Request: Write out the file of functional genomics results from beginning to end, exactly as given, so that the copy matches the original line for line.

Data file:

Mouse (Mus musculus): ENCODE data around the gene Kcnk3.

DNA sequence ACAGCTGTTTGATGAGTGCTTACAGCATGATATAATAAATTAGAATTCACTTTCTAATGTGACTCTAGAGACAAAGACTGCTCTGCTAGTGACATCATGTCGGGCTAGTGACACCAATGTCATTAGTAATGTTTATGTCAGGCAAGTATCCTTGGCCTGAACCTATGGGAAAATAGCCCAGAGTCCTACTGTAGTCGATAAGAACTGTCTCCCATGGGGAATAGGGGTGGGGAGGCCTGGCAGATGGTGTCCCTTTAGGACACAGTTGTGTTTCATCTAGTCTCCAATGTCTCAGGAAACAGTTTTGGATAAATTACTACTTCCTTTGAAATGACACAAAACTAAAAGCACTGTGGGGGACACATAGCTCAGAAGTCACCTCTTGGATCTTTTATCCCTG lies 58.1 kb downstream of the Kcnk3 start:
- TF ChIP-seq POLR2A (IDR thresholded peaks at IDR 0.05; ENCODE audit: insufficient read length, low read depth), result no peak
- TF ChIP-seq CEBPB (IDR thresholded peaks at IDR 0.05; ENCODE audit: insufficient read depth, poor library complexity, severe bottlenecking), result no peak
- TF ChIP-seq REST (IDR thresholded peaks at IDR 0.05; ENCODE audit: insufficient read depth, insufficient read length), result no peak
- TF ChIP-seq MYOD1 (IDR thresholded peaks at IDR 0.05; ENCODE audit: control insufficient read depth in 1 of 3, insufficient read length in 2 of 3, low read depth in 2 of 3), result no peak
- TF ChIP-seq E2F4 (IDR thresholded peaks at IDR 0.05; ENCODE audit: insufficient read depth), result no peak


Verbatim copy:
Mouse (Mus musculus): ENCODE data around the gene Kcnk3.

DNA sequence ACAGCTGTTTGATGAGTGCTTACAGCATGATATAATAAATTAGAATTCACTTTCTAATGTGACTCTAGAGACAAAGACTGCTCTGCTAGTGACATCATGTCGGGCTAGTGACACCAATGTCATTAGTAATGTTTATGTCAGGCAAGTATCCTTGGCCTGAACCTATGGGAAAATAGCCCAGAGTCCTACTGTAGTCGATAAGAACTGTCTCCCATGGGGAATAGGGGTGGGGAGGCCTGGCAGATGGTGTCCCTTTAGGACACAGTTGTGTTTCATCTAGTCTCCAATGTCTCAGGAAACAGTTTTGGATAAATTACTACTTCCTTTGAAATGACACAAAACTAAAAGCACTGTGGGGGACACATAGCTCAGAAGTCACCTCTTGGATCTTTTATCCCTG lies 58.1 kb downstream of the Kcnk3 start:
- TF ChIP-seq POLR2A (IDR thresholded peaks at IDR 0.05; ENCODE audit: insufficient read length, low read depth), result no peak
- TF ChIP-seq CEBPB (IDR thresholded peaks at IDR 0.05; ENCODE audit: insufficient read depth, poor library complexity, severe bottlenecking), result no peak
- TF ChIP-seq REST (IDR thresholded peaks at IDR 0.05; ENCODE audit: insufficient read depth, insufficient read length), result no peak
- TF ChIP-seq MYOD1 (IDR thresholded peaks at IDR 0.05; ENCODE audit: control insufficient read depth in 1 of 3, insufficient read length in 2 of 3, low read depth in 2 of 3), result no peak
- TF ChIP-seq E2F4 (IDR thresholded peaks at IDR 0.05; ENCODE audit: insufficient read depth), result no peak